The same development software that's enabling the Raven II open-source surgical robotic research platform has been tweaked to bring open-source development to industrial robots.
project is now extending the Robot Operating System
(ROS) platform to develop robust, reliable software that meets the needs of manufacturing and industrial applications.
Willow Garage's ROS open-source project provides a common framework of libraries and tools for several different kinds of robots, including configurations for service and research 'bots. As the Raven II combines ROS-based software with university-developed hardware to help accelerate development of surgical robots, ROS-Industrial will combine open-source robotics code with proven industrial robotics.
Willow Garage is collaborating on the project with the Southwest Research Institute (SwRI) and intelligent robot and autonomous mobile solutions provider Adept Technology. The ROS-Industrial project aims to leverage the rapidly growing community of ROS developers, SwRI's experience in transitioning technologies from the research stage to practical applications, and Adept's proven industrial automation. The project's objective is to merge the development opportunities that open-source software offers with the specific, exacting requirements of production and manufacturing, to boost innovation and make robot technologies more transparent.
"We are excited to be working with Adept to bring an open source software platform and the industry's largest applications library to industrial applications," said Steve Cousins, president and CEO of Willow Garage, in a press release. "Willow Garage is committed to making robots the next breakthrough industry by expanding the range of applications while reducing the technical barriers to entry, including the largest concentration of robots currently found in manufacturing."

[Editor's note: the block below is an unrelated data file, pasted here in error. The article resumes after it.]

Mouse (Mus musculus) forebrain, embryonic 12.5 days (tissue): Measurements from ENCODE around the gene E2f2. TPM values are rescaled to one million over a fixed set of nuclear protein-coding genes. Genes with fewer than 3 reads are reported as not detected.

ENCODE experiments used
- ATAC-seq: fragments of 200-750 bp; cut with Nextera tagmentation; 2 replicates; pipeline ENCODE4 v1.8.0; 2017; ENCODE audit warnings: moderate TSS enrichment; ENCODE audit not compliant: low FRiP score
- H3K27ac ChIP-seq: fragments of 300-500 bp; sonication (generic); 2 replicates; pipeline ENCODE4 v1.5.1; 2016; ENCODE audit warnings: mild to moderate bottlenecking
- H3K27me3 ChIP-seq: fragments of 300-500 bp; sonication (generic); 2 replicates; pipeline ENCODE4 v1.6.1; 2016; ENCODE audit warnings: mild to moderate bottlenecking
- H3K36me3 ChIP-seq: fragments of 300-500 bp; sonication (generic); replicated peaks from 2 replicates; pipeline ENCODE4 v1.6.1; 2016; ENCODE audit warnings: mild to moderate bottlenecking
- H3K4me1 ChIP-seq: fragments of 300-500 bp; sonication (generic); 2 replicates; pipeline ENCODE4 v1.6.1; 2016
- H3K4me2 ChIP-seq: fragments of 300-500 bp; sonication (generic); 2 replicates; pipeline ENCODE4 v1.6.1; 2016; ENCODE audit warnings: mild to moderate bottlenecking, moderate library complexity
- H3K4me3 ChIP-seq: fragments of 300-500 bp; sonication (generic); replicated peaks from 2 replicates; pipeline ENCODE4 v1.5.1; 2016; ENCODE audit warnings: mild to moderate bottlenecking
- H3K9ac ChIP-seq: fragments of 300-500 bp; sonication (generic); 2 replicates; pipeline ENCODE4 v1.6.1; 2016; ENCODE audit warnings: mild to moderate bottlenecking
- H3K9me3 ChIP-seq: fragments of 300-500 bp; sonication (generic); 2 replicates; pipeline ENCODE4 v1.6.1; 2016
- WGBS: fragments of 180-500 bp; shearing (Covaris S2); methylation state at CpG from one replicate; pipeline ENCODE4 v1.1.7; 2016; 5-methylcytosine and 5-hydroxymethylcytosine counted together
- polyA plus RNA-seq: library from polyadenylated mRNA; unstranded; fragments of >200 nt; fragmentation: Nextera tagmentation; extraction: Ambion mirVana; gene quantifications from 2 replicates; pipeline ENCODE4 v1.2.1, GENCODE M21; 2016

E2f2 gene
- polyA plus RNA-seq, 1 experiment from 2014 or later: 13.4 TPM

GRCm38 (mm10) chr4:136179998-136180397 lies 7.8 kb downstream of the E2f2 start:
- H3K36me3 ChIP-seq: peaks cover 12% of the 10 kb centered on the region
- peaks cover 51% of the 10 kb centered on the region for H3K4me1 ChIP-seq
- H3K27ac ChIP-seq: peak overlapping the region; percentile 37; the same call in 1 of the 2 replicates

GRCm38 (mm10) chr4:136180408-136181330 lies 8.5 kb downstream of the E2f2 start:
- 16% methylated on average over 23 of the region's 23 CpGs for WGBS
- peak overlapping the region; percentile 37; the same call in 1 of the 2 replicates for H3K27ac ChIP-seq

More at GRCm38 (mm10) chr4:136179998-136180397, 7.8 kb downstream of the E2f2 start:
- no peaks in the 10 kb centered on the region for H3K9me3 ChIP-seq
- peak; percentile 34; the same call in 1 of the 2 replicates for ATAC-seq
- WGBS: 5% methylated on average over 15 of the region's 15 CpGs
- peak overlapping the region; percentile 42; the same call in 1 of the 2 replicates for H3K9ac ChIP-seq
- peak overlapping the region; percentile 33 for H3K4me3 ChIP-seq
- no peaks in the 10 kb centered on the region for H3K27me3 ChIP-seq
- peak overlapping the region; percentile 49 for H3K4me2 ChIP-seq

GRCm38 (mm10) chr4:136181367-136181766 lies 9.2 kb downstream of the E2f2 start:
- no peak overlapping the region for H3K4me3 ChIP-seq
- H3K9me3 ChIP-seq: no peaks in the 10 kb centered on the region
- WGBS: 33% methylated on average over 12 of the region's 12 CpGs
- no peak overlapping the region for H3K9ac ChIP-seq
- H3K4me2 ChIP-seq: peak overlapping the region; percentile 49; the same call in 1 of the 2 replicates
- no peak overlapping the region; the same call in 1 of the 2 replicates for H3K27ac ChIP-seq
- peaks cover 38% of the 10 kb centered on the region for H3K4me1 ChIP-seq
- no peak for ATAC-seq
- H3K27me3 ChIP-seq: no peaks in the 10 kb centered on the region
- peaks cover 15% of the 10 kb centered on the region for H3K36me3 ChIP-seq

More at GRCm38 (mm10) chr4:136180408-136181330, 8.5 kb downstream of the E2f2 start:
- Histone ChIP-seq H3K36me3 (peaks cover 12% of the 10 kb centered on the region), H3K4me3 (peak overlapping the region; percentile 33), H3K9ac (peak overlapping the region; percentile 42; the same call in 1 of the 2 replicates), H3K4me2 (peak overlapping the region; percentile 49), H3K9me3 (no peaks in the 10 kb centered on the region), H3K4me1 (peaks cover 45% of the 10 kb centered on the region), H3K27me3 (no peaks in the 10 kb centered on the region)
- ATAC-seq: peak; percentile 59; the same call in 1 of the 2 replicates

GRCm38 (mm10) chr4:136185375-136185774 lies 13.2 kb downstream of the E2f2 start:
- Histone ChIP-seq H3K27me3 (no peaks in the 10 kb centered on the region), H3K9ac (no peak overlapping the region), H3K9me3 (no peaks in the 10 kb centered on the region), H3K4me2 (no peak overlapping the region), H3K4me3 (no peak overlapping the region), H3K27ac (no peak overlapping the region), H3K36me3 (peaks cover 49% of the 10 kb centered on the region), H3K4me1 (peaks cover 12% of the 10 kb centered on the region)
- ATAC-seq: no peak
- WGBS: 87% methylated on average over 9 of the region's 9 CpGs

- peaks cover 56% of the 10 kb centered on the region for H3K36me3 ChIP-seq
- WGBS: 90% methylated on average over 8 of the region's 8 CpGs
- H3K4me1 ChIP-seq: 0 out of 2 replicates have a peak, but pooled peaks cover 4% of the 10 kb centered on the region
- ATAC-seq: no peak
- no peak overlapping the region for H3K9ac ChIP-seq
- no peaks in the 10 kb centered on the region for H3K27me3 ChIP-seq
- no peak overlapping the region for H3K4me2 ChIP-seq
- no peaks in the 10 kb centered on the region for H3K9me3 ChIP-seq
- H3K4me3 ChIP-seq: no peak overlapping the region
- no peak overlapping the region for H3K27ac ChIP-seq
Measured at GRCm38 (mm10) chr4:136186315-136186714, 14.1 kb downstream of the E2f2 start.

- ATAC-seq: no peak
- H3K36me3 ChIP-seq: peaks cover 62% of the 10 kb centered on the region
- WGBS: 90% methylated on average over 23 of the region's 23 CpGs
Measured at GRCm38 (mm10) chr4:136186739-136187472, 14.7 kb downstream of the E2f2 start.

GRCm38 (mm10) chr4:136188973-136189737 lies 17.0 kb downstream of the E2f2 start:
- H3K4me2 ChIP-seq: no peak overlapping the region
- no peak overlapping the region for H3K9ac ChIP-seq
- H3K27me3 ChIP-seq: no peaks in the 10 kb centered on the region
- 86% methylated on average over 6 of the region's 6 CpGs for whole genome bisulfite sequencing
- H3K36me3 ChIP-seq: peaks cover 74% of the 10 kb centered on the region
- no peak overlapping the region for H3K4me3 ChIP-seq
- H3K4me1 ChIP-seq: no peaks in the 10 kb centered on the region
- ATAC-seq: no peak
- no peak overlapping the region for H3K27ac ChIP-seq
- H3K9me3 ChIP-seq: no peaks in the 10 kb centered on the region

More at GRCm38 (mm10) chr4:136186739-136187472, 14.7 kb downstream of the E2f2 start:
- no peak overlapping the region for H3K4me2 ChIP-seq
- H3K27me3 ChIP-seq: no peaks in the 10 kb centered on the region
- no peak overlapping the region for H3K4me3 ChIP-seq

All ROS-Industrial software can be downloaded free of charge from the repository. ROS-Industrial is a BSD-licensed ROS stack containing libraries, tools, and drivers for industrial hardware. The new project's several goals include creating a community supported by industrial robotics researchers and professionals; creating standard interfaces to stimulate hardware-agnostic software development; providing simple, easy-to-use, and well-documented APIs; and making it easier to apply cutting-edge research in industrial applications using a common ROS architecture.
For example, ROS-Industrial aims to standardize the interfaces to industrial robot arms. Its capabilities include path-planning and dynamic pick-and-place. Currently, the project has demonstrated control of the Adept Viper 650, a 6-axis industrial robot arm. (Watch a short video of the Adept Viper S650 under ROS-Industrial control here.) Earlier, the project demonstrated a ROS-Industrial interface for Motoman's SIA10D 7-axis arm and DX100 controller. (Watch a short video of the Motoman SIA10D under ROS-Industrial control here.)